The Secs Role in Curbing Insider Trading

Any investor has heard of insider trading and non investors who have watched the movie “Wall Street: Money Never Sleeps” know that Gordon Gekko (Michael Douglas) served 8 years in prison for insider trading amid other things. The society views insider trading as crime little do they know that there are instances when insider trading is legal.

How insider trading can be legal

The Securities and Exchange Commission states the following when explaining legal insider trading; “The legal version is when corporate insiders—officers, directors, and employees—buy and sell stock in their own companies.” Even so, these corporate insiders and people that own at least 10% of the company must file a statement of ownership.

Illegal insider trading

Illegal insider trading is an evil that has cost people jobs, lives, jail time and made companies go belly up. This involves trading a public company’s stock or other forms of securities using confidential information that is not publicly accessible to the rest.

Example of illegal insider trading

X that works for XYZ Company knows that there are internal wrangles in the XYZ Company and that last year’s performance was awful. The company has not made the news available to the public but X tells his friend Z over drinks what is going on and Z shorts a million stocks of XYZ Company. A few days later, XYZ company’s stocks plummet making Z a millionaire in less than a month.

How SEC fights insider trading

It is believed that today Americans invest in the stock market than they do in commercial banks. This shows that Americans trust their stock market and pressures the SEC to ensure that Americans are not exploited.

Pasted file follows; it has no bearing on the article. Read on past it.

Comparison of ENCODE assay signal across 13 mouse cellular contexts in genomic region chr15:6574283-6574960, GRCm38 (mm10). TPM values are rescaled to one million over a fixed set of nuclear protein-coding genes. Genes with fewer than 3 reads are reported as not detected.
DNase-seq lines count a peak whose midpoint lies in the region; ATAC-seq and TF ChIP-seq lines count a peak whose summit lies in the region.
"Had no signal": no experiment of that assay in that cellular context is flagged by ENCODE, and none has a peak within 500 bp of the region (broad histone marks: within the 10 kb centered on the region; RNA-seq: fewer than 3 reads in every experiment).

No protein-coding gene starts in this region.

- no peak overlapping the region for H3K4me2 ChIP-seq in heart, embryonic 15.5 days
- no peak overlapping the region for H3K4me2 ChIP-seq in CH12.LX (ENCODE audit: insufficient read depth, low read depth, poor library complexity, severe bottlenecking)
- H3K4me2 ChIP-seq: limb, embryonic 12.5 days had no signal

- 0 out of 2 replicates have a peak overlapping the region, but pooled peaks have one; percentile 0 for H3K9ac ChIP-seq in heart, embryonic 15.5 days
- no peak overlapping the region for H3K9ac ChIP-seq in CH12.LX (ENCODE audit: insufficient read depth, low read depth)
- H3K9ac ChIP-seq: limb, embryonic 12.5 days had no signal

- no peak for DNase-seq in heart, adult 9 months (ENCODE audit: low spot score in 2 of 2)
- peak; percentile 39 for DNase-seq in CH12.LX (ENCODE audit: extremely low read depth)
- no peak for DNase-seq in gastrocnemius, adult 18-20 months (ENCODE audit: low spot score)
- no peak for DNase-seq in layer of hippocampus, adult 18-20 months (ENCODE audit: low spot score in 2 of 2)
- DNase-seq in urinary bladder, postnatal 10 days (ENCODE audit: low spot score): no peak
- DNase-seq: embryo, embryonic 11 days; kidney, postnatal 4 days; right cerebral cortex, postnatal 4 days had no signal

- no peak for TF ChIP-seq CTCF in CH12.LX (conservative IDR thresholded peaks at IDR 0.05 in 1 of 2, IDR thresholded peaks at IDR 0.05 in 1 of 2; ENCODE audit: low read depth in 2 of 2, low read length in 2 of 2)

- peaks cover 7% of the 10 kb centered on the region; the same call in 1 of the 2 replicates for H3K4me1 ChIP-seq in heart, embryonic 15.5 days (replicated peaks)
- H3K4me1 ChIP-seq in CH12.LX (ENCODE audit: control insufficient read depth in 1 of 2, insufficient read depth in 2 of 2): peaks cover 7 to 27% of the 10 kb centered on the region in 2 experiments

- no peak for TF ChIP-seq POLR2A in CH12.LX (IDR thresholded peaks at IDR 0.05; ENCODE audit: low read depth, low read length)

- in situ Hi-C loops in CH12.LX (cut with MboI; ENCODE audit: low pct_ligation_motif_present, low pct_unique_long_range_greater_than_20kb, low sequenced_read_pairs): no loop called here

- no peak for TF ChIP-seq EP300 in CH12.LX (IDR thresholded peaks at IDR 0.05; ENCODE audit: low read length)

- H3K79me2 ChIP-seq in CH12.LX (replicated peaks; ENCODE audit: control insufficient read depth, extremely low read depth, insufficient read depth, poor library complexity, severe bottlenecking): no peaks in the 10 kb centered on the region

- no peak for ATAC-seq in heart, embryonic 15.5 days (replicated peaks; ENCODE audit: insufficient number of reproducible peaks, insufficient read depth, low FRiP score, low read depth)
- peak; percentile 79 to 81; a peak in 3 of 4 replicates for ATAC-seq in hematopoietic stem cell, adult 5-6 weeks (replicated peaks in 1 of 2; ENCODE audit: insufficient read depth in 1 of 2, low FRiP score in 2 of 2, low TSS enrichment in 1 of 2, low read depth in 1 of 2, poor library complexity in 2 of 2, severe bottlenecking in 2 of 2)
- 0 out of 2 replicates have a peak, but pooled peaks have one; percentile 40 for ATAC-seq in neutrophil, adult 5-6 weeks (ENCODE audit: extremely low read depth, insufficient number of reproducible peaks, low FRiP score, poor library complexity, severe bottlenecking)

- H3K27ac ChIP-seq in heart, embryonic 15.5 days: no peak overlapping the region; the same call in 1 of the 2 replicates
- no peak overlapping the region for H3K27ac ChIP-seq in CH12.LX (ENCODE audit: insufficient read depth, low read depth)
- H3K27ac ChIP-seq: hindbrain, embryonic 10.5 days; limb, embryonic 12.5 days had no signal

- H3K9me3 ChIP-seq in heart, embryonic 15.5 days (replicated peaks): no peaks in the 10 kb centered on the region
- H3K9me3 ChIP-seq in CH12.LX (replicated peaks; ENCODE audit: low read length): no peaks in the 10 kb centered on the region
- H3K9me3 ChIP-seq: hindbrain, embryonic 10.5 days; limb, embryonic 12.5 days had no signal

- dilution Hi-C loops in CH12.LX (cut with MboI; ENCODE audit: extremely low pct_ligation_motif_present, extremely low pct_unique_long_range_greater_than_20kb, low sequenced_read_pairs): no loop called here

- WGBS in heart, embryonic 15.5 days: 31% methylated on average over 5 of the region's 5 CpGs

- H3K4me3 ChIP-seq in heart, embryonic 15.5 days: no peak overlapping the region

After the bear jumped out the window in 1929 (stock market crash), the SEC was tasked to be more vigilant on insider trading and other factors that contributed to the crash. This led to the Federal Securities Act of 1933 that requires all selling or marketing of stocks to be regulated by the SEC.

The SEC also forces all stock brokers and brokerage firms to register and adhere to the SEC broker laws. This makes it easier for SEC to investigate insider trading and related incidences. To date, the SEC has taken several insider traders to court notably “United States v. O’Hagan” and “Martha Stewart – ImClone” saga.

A new addition that gives insider trading a blow is Fair Disclosure. This states that, if someone in a position to trade stocks gets or gives inside information that can be used to trade stocks, that information must be made public.

The SEC, however, complains that there is disparity between the SEC and the judicial system. It says that the judicial system has played the largest role in defining the laws that govern insider trading.


Securities and Exchange Commission (website) – Insider Trading

Securities and Exchange Commission (website) – Speech by SEC Staff: Insider Trading – A U.S. Perspective